Back to my initial question: How does a teacher find the time to integrate one more activity into the school day? Take three minutes to watch Lesley McKillop’s students as they ‘walk the red carpet.’ At the end of the this on-the-spot video, shot collectively (without a tripod) by her students, Lesley provides an answer to that important and often-asked question.
I actually started this post several months ago but didn’t publish it, thinking there were probably more points and definitely more resources that I could add. I’ve recently rediscovered, for instance, Edutopia’s What Works in Public Education site. A search on ‘filmmaking the classroom’ brought up a list of great articles – more than enough to justify my hitting the Publish button. If you have ideas and/or resources to add, I invite you to join me in this conversation and post a comment. I’m pretty sure my six arguments could easily be expanded to a dozen or more!
It’s been a rough couple of weeks for the Edublogger community. As as veteran Edublogger (my first EB post was in March 2006), I’ve have been through a few upgrades and therefore know that when EB returns, it’s even better than before. I’m thinking back to June of 2007, when there was a two-weekwindow of down time during upgrades. I was attending a NECC Conference in Atlanta where a number of “big names,” such as Will Richardson, were attempting to introduce EB as part of the their blogging workshops. Because they’re used to working through technology issues, not having access to EB was not that big a deal.
But here’s what’s changed for me … Over the past two weeks, I’ve received many emails from teachers who’ve been in my EB workshops wondering what was going on. OK, this is a huge shift. Since most of my district, county, and A3WP workshops are free, I’m never really sure if my attendees truly want to learn about blogging, or if they are just looking for free units to apply to their salary schedule.
So about those emails….bring ‘um on !What the flood of questions means to me is that I now have a growing bank of teachers who are incorporating Web 2.0 technologies into their teachers’ toolkit. What felt like just a ripple a year ago is starting for feel a tsunami. Welcome back EB!
Meet Boolean Squared, who has a lot in common with students in our classrooms in that he “loves computers with a passion, but he rarely uses them in the way that his teacher — Mr. Teach — would like.” And he fully believes that “there is no operating system or Web site that should not be tinkered with.”
Created by my NWP colleague the multi-talented Kevin Hodgson, this web-based comic strip will run every Monday via Masslive.com’s Newspaper in Education and will soon have an RSS feed available. I’ve mentioned Kevin many times in past Blogwalker posts, always about his innovative approaches to 21st century teaching and learning. How fun for Kevin’s 6th grade students, their parents, and the community at large to have this window into the world of digital natives and (or maybe vs.) digital immigrants.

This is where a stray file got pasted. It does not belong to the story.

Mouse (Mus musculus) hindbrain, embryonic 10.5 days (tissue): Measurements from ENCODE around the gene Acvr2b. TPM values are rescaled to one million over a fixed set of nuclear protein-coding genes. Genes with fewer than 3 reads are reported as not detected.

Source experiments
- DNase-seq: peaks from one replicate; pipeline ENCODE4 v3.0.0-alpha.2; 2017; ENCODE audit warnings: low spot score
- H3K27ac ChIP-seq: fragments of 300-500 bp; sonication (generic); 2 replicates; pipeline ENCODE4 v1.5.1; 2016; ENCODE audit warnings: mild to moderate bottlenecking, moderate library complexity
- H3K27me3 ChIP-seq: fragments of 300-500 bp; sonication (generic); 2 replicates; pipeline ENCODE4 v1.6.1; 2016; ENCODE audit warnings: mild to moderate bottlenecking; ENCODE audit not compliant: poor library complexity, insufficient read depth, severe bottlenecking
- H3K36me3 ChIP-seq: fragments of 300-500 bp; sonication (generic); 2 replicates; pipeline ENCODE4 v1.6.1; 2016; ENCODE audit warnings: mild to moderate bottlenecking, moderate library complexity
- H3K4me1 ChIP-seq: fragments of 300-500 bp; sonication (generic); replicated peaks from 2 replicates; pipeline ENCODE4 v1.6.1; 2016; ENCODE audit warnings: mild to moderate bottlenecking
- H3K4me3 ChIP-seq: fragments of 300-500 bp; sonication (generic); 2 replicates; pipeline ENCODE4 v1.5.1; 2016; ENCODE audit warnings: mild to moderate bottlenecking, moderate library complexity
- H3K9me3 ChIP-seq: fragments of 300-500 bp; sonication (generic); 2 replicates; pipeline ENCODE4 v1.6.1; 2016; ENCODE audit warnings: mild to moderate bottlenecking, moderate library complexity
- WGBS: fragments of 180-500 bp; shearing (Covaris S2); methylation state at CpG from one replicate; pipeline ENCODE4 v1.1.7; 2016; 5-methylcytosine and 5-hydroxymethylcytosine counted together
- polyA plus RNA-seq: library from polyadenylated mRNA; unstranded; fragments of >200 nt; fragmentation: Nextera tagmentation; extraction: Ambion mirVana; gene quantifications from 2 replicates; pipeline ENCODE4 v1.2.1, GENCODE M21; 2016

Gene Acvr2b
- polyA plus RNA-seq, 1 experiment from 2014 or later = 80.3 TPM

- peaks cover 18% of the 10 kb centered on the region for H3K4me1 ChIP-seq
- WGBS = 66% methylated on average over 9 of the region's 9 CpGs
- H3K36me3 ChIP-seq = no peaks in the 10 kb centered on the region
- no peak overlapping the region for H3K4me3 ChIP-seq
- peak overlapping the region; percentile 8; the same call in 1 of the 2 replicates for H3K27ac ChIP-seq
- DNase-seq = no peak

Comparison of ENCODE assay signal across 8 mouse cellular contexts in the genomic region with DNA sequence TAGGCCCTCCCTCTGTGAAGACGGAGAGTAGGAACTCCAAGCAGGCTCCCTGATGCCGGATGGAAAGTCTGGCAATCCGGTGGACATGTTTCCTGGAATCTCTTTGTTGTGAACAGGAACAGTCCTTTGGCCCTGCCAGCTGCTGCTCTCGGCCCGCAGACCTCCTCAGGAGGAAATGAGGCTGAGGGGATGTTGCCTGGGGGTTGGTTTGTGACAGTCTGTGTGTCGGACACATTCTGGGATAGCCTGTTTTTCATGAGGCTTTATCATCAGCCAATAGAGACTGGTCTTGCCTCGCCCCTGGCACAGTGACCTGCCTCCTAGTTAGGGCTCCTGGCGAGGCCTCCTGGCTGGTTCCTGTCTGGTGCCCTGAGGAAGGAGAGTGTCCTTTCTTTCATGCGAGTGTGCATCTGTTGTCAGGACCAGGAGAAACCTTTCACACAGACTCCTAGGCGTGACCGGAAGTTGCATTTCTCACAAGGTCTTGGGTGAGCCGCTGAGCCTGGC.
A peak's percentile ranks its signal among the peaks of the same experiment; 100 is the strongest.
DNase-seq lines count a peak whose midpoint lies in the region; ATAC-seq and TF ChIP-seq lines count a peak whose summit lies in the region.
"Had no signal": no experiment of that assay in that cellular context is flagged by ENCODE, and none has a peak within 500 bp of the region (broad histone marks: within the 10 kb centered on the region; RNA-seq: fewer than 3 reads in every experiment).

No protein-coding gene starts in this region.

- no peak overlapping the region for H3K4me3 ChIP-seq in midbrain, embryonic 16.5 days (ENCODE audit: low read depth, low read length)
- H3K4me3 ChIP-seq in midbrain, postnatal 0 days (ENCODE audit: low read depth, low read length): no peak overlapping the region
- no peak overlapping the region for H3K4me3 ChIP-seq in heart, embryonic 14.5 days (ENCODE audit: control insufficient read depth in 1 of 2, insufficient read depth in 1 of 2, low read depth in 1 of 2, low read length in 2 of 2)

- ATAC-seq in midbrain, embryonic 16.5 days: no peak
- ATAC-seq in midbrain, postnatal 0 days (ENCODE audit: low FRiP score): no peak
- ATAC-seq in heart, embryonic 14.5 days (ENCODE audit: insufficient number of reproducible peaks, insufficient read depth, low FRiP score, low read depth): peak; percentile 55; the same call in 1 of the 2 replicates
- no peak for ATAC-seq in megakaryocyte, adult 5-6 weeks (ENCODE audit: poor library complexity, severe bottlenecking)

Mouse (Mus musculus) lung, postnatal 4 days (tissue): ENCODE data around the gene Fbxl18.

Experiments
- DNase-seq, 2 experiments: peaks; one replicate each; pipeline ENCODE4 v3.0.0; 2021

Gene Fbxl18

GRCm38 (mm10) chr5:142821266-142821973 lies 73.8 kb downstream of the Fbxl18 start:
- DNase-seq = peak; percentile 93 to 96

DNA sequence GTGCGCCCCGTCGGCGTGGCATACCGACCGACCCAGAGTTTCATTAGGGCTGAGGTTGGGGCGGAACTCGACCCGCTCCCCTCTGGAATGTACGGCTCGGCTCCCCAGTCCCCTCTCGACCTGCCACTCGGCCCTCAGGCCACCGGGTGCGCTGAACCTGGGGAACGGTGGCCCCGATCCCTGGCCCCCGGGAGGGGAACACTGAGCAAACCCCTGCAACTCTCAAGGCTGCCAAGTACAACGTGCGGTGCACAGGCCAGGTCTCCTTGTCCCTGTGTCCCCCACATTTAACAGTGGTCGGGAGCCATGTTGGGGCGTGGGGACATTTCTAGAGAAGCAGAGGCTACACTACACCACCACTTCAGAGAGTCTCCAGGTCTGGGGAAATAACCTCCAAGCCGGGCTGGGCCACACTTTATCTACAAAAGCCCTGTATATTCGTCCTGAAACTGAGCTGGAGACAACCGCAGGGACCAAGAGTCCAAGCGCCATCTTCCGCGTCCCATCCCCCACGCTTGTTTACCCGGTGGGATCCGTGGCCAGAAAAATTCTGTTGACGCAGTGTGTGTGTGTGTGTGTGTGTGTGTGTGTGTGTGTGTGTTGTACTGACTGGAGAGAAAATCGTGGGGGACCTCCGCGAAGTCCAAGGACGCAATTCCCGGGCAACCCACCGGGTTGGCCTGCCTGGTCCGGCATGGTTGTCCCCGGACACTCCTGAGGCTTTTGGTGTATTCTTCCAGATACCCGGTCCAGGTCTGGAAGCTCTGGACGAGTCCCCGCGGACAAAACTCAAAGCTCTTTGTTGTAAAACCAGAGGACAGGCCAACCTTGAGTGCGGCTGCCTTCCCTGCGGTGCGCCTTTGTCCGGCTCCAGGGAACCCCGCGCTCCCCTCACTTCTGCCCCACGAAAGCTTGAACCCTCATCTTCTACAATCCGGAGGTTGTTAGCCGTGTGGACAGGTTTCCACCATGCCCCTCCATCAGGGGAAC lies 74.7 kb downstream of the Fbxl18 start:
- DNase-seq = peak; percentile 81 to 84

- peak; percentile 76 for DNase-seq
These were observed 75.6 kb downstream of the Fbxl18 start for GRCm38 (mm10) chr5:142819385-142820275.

Boolean Squared could make for great Monday morning class discussions too.
Kathy Yancy is the opening speaker for NCTE’s Institute for 21st Century Literacies.
Bonus of opening session: Kyene Beers‘ explanation of “dip in/dip out” approach to Holt Language Arts program – very different than the scripted approach! I’ll be doing a podcast with her later in the conference.
I’m sitting in a very packed room with Rushton Hurley (I’m actually hiding from the fire code folks up front where they can’t see that I’m exceeding the room limit). Low Tech Advice:
Resources: These resouces can be used as long as you cite them:
Titles and Screenshots:
Moving Beyond Freebies
Why do we do video?
Good news… You can contact Rushton via www.NextVista.org or email@example.com. Fabulous session!
Following on the heels of my trip to the CUE Conference, last Wednesday I headed over to our Sacramento Educational Cable Consortium (SECC) to help judge the SEVAs (Students Educational Video Awards). As I sat with a team of teacher reviewers scoring middle school entries, I kept thinking about Mathew Needleman‘s second graders’ amazing going-beyond-Open Court productions , such as as Camouflage Jones – Private Investigator. Making an award-winning film requires more than a well-designed storyline and storyboard. A bit of background in basic camera shots can make all the difference in grabbing and keeping an audience’s attention (and scoring judges points)!
As part of my district’s DOLCHE project, we provided participating teachers with a copy of Niko Theodosakis’s The Director in the Classroom. As engaging and comprehensive as this resource is, it does not include a section on basic shots. Fortunately, to complement Nikos’s book and videoconferencing trainings, my talented DOLCHE partner Krishna Harrison-Munoz jumped in with both a teacher workshop and a student workshop on basic shoots, much of which is included in her Roadmap for the New Video Producer and her Roadmap for the Student Video Producer.* Combine this handout with Mathew’s Kinds of Shots Tutorial, and even I (Queen of Bad Photography) feel confident about taking digital storytelling to the next level.
*Note: This was my first time using the K12HSN’s edZone to upload a document. Very easy! And I love having all that free space for uploading!